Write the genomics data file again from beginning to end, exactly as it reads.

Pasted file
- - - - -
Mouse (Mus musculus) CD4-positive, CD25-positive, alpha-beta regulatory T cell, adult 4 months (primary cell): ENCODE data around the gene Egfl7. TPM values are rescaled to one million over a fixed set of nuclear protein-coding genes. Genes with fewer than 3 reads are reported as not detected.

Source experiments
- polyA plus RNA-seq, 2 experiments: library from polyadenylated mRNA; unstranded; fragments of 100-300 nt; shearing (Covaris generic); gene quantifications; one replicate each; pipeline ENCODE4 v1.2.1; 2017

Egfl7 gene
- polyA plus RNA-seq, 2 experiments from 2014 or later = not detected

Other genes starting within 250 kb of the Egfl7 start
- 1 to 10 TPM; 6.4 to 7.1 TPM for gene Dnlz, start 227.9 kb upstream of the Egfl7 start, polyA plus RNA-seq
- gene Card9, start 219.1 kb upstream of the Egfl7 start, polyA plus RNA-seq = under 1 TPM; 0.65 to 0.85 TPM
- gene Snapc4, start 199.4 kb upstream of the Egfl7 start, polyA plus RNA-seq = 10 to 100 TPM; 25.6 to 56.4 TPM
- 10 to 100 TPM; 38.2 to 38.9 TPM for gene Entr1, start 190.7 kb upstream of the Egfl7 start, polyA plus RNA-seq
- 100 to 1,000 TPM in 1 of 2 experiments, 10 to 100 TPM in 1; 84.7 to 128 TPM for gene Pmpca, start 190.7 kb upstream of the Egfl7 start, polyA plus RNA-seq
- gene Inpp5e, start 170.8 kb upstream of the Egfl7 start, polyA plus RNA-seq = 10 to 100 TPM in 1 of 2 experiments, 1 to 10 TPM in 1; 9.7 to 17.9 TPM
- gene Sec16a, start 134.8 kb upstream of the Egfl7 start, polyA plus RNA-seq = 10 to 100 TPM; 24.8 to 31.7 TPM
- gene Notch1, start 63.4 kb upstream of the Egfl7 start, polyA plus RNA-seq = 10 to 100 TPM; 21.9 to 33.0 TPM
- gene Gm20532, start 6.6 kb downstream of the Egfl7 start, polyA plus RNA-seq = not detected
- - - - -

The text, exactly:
Mouse (Mus musculus) CD4-positive, CD25-positive, alpha-beta regulatory T cell, adult 4 months (primary cell): ENCODE data around the gene Egfl7. TPM values are rescaled to one million over a fixed set of nuclear protein-coding genes. Genes with fewer than 3 reads are reported as not detected.

Source experiments
- polyA plus RNA-seq, 2 experiments: library from polyadenylated mRNA; unstranded; fragments of 100-300 nt; shearing (Covaris generic); gene quantifications; one replicate each; pipeline ENCODE4 v1.2.1; 2017

Egfl7 gene
- polyA plus RNA-seq, 2 experiments from 2014 or later = not detected

Other genes starting within 250 kb of the Egfl7 start
- 1 to 10 TPM; 6.4 to 7.1 TPM for gene Dnlz, start 227.9 kb upstream of the Egfl7 start, polyA plus RNA-seq
- gene Card9, start 219.1 kb upstream of the Egfl7 start, polyA plus RNA-seq = under 1 TPM; 0.65 to 0.85 TPM
- gene Snapc4, start 199.4 kb upstream of the Egfl7 start, polyA plus RNA-seq = 10 to 100 TPM; 25.6 to 56.4 TPM
- 10 to 100 TPM; 38.2 to 38.9 TPM for gene Entr1, start 190.7 kb upstream of the Egfl7 start, polyA plus RNA-seq
- 100 to 1,000 TPM in 1 of 2 experiments, 10 to 100 TPM in 1; 84.7 to 128 TPM for gene Pmpca, start 190.7 kb upstream of the Egfl7 start, polyA plus RNA-seq
- gene Inpp5e, start 170.8 kb upstream of the Egfl7 start, polyA plus RNA-seq = 10 to 100 TPM in 1 of 2 experiments, 1 to 10 TPM in 1; 9.7 to 17.9 TPM
- gene Sec16a, start 134.8 kb upstream of the Egfl7 start, polyA plus RNA-seq = 10 to 100 TPM; 24.8 to 31.7 TPM
- gene Notch1, start 63.4 kb upstream of the Egfl7 start, polyA plus RNA-seq = 10 to 100 TPM; 21.9 to 33.0 TPM
- gene Gm20532, start 6.6 kb downstream of the Egfl7 start, polyA plus RNA-seq = not detected